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Understand How a House Fits into Your Financial Plan and Our Leaders' Council on Home Buying

Buying a home is not easy. The purchase of a home will likely be the largest financial commitment that you ever make. As such, you should not rush into this commitment. If you use wisdom and judgment in trying to decide what you want, what you can afford, where you want to live, and if you will listen to and obey the promptings of the Holy Ghost, you will make correct decisions regarding your housing needs.

There are risks in home ownership—not just the risks of owning the home, but the risks of owning the wrong home. What happens if you buy a house that you can’t afford? Your most important financial goals will likely be downgraded to goals of minor importance because you will not have sufficient funds to meet them. Individuals in the situation of owning a house they can’t afford are referred to as being “house poor.”

What if you buy a “fixer-upper,” but you don’t have the necessary skills or time to do the fixing up? Your new home will remain a fixer-upper.

What if you buy the wrong type of house for your lifestyle? For example, if you are a “condo person” in a family neighborhood, you will likely pay others to keep up the landscaping and other exterior elements.

Or what if you buy a house without obtaining the necessary inspections? You could pay dearly for the problems that the previous owners left behind and should have fixed before your purchase.

Finally, what if you get too far in debt, and you lose your job? Quite simply, you could damage your credit score, lose your house, and lose your self-respect as well.

Church leaders have counseled us to live within our means and stay out of debt, but there are two exceptions to this counsel. President James E. Faust stated the following:

Over the years the wise counsel of our leaders has been to avoid debt except for the purchase of a home or to pay for an education. I have not heard any of the prophets change this counsel (“Doing the Best Things in the Worst Times,” Ensign, Aug. 1984, 41).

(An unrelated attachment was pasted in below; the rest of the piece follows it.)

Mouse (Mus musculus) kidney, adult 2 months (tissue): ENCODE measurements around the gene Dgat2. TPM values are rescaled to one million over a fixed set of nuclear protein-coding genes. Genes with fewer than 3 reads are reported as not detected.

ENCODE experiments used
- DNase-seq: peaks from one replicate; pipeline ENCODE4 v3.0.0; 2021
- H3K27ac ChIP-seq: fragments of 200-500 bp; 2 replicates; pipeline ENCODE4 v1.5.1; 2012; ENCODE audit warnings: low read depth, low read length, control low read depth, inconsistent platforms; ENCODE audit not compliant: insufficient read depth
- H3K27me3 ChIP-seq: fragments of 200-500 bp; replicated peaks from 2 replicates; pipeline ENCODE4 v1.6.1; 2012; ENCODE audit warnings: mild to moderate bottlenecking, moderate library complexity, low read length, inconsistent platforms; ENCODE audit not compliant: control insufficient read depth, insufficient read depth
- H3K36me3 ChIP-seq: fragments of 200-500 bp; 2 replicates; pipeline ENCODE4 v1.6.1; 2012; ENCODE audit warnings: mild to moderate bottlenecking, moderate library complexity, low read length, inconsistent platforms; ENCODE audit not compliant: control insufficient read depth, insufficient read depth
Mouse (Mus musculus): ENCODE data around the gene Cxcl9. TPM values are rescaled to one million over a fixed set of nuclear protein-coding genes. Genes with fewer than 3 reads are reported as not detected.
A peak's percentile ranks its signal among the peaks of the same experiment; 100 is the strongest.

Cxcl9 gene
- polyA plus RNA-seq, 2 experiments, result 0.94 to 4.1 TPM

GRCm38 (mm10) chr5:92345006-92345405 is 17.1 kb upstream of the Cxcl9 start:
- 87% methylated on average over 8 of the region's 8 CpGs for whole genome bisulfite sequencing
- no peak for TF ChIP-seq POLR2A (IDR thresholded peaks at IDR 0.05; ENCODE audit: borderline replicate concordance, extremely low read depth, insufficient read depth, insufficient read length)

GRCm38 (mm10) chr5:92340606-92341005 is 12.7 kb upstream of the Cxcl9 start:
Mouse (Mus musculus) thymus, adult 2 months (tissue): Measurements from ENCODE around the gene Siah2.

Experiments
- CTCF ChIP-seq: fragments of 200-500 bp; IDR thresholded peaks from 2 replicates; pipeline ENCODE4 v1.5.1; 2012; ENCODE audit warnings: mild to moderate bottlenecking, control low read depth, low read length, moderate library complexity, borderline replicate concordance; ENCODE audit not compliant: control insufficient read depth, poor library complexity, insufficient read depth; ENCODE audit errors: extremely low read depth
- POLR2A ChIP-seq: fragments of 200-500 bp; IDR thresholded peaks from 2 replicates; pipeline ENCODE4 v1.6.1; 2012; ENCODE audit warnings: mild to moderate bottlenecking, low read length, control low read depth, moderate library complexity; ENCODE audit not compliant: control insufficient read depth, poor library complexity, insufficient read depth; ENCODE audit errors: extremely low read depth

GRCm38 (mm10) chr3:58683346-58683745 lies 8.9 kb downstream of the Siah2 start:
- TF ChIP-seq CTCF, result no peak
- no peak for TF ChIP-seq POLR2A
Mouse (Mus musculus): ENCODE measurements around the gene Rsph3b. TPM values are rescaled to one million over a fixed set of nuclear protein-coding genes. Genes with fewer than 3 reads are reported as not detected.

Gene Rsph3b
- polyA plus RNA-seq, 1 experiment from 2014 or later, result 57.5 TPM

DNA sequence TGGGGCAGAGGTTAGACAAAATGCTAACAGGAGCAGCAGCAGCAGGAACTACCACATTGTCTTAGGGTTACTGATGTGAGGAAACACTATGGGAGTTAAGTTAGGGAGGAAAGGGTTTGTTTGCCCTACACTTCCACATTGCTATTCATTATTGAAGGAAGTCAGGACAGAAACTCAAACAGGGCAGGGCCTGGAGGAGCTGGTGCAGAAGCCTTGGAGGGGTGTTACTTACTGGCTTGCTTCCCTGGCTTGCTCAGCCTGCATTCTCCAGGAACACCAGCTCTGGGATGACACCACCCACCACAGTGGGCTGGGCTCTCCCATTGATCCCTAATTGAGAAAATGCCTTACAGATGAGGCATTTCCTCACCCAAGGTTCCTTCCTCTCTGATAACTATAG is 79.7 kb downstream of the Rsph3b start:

President Gordon B. Hinckley shared what his father told him regarding a home:

We have been counseled again and again concerning self-reliance, concerning debt, concerning thrift. When I was a young man, my father counseled me to build a modest home, sufficient for the needs of my family, and make it beautiful and attractive and pleasant and secure. He counseled me to pay off the mortgage as quickly as I could so that, come what may, there would be a roof over the heads of my wife and children. I was reared on that kind of doctrine (“The Times in Which We Live,” Ensign, Nov. 2001, 72).

President Hinckley further counseled us on buying a home:

I recognize that it may be necessary to borrow to get a home, of course. But let us buy a home that we can afford and thus ease the payments which will constantly hang over our heads without mercy or respite for as long as 30 years. . . . I urge you to be modest in your expenditures; discipline yourselves in your purchases to avoid debt to the extent possible. Pay off debt as quickly as you can. . . . That’s all I have to say about it, but I wish to say it with all the emphasis of which I am capable (Gordon B. Hinckley, “To the Boys and to the Men,” Ensign, Nov. 1998, 51).

Based on the prophet’s counsel, we can see that our challenge is to determine what a modest home is. The Handbook for Families recommends the following:

Avoid spending more than 25 to 40 percent of your take-home pay for the total house payment, including insurance, taxes, and maintenance costs (“Preparing for Emergencies,” Ensign, Dec. 1990, 59).

That advice gives us a good start as we begin our study of home buying.


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